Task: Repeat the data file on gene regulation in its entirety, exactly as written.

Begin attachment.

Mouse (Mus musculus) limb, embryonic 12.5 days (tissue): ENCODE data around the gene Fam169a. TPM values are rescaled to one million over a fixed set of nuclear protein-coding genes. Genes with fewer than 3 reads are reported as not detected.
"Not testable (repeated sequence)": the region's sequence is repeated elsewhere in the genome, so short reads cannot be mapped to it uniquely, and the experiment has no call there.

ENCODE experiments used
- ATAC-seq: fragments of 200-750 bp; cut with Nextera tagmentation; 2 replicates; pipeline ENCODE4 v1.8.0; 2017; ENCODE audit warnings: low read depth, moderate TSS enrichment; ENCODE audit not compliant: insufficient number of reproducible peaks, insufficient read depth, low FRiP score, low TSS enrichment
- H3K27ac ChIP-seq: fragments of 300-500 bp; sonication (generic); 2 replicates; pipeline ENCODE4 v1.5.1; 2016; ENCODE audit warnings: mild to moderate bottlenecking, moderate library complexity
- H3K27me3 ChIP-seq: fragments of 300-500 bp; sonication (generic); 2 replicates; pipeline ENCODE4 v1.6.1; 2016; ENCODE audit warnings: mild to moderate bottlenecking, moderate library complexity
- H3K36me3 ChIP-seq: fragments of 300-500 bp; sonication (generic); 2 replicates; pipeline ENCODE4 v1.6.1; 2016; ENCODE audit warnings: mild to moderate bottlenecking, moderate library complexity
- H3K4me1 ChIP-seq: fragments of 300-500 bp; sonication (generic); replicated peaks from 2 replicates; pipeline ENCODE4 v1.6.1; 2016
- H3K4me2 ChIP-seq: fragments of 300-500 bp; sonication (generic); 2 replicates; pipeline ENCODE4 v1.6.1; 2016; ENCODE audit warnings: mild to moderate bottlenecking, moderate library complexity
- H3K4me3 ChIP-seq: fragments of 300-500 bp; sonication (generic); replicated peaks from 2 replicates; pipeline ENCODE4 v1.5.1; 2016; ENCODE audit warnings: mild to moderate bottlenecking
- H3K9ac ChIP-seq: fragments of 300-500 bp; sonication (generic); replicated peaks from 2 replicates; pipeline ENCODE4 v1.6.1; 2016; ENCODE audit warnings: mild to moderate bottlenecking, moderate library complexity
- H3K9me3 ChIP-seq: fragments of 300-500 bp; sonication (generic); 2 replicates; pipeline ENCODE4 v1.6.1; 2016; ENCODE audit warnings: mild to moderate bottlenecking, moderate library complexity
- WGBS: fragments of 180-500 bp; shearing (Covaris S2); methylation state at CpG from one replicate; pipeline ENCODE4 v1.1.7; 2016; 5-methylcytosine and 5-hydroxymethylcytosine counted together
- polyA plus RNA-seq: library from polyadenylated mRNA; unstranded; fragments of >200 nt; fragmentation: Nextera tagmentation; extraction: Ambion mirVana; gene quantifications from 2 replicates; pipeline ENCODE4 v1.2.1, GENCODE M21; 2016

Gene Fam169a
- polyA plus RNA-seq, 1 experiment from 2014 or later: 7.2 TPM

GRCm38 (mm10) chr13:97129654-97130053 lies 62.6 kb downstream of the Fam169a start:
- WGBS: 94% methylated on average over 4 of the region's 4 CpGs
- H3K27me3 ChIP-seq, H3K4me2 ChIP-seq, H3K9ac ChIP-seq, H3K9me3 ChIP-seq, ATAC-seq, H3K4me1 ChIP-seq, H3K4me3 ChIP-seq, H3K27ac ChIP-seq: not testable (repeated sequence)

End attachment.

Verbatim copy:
Mouse (Mus musculus) limb, embryonic 12.5 days (tissue): ENCODE data around the gene Fam169a. TPM values are rescaled to one million over a fixed set of nuclear protein-coding genes. Genes with fewer than 3 reads are reported as not detected.
"Not testable (repeated sequence)": the region's sequence is repeated elsewhere in the genome, so short reads cannot be mapped to it uniquely, and the experiment has no call there.

ENCODE experiments used
- ATAC-seq: fragments of 200-750 bp; cut with Nextera tagmentation; 2 replicates; pipeline ENCODE4 v1.8.0; 2017; ENCODE audit warnings: low read depth, moderate TSS enrichment; ENCODE audit not compliant: insufficient number of reproducible peaks, insufficient read depth, low FRiP score, low TSS enrichment
- H3K27ac ChIP-seq: fragments of 300-500 bp; sonication (generic); 2 replicates; pipeline ENCODE4 v1.5.1; 2016; ENCODE audit warnings: mild to moderate bottlenecking, moderate library complexity
- H3K27me3 ChIP-seq: fragments of 300-500 bp; sonication (generic); 2 replicates; pipeline ENCODE4 v1.6.1; 2016; ENCODE audit warnings: mild to moderate bottlenecking, moderate library complexity
- H3K36me3 ChIP-seq: fragments of 300-500 bp; sonication (generic); 2 replicates; pipeline ENCODE4 v1.6.1; 2016; ENCODE audit warnings: mild to moderate bottlenecking, moderate library complexity
- H3K4me1 ChIP-seq: fragments of 300-500 bp; sonication (generic); replicated peaks from 2 replicates; pipeline ENCODE4 v1.6.1; 2016
- H3K4me2 ChIP-seq: fragments of 300-500 bp; sonication (generic); 2 replicates; pipeline ENCODE4 v1.6.1; 2016; ENCODE audit warnings: mild to moderate bottlenecking, moderate library complexity
- H3K4me3 ChIP-seq: fragments of 300-500 bp; sonication (generic); replicated peaks from 2 replicates; pipeline ENCODE4 v1.5.1; 2016; ENCODE audit warnings: mild to moderate bottlenecking
- H3K9ac ChIP-seq: fragments of 300-500 bp; sonication (generic); replicated peaks from 2 replicates; pipeline ENCODE4 v1.6.1; 2016; ENCODE audit warnings: mild to moderate bottlenecking, moderate library complexity
- H3K9me3 ChIP-seq: fragments of 300-500 bp; sonication (generic); 2 replicates; pipeline ENCODE4 v1.6.1; 2016; ENCODE audit warnings: mild to moderate bottlenecking, moderate library complexity
- WGBS: fragments of 180-500 bp; shearing (Covaris S2); methylation state at CpG from one replicate; pipeline ENCODE4 v1.1.7; 2016; 5-methylcytosine and 5-hydroxymethylcytosine counted together
- polyA plus RNA-seq: library from polyadenylated mRNA; unstranded; fragments of >200 nt; fragmentation: Nextera tagmentation; extraction: Ambion mirVana; gene quantifications from 2 replicates; pipeline ENCODE4 v1.2.1, GENCODE M21; 2016

Gene Fam169a
- polyA plus RNA-seq, 1 experiment from 2014 or later: 7.2 TPM

GRCm38 (mm10) chr13:97129654-97130053 lies 62.6 kb downstream of the Fam169a start:
- WGBS: 94% methylated on average over 4 of the region's 4 CpGs
- H3K27me3 ChIP-seq, H3K4me2 ChIP-seq, H3K9ac ChIP-seq, H3K9me3 ChIP-seq, ATAC-seq, H3K4me1 ChIP-seq, H3K4me3 ChIP-seq, H3K27ac ChIP-seq: not testable (repeated sequence)